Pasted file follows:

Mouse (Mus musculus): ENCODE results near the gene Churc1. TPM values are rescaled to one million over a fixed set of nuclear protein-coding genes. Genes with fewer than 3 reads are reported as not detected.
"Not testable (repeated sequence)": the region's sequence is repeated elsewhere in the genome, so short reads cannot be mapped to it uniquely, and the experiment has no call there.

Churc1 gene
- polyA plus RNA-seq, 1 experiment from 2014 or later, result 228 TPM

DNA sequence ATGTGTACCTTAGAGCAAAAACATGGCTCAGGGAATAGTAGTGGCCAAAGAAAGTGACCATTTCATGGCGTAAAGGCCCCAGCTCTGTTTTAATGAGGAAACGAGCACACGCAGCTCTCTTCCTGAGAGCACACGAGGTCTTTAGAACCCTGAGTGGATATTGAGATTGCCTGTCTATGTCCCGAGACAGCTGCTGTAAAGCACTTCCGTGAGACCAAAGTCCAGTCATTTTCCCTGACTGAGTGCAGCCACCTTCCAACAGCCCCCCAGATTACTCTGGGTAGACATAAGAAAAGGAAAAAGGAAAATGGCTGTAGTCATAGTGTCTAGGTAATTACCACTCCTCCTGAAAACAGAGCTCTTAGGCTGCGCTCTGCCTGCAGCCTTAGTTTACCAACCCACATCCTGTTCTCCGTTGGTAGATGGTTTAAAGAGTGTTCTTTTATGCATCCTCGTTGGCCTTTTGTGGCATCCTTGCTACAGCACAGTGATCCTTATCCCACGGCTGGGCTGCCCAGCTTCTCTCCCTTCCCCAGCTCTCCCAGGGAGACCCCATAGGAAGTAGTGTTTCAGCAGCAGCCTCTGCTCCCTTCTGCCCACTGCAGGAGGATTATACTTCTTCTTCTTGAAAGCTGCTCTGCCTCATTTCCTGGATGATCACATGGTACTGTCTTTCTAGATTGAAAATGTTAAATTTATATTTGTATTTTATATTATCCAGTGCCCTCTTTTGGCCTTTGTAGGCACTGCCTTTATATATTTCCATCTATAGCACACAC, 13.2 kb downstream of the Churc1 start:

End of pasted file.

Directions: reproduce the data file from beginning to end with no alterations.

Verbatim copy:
Mouse (Mus musculus): ENCODE results near the gene Churc1. TPM values are rescaled to one million over a fixed set of nuclear protein-coding genes. Genes with fewer than 3 reads are reported as not detected.
"Not testable (repeated sequence)": the region's sequence is repeated elsewhere in the genome, so short reads cannot be mapped to it uniquely, and the experiment has no call there.

Churc1 gene
- polyA plus RNA-seq, 1 experiment from 2014 or later, result 228 TPM

DNA sequence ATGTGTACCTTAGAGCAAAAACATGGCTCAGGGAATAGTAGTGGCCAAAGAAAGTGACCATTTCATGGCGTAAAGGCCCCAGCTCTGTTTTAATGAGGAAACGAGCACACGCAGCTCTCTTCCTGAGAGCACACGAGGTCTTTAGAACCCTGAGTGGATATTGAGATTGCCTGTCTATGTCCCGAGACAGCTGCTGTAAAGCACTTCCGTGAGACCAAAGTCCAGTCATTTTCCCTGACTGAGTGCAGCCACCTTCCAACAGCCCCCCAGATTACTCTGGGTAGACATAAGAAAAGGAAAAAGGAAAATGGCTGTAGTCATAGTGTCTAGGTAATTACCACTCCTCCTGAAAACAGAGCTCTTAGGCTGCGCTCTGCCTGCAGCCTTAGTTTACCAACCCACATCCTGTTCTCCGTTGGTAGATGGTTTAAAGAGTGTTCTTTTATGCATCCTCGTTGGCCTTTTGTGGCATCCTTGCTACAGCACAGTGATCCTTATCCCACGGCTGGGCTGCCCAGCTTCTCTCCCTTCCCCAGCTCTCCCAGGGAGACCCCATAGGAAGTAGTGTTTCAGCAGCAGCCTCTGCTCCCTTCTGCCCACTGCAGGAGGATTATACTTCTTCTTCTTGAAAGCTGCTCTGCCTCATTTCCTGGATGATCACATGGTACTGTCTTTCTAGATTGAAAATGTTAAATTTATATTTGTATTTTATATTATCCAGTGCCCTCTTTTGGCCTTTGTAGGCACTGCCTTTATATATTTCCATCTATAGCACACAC, 13.2 kb downstream of the Churc1 start: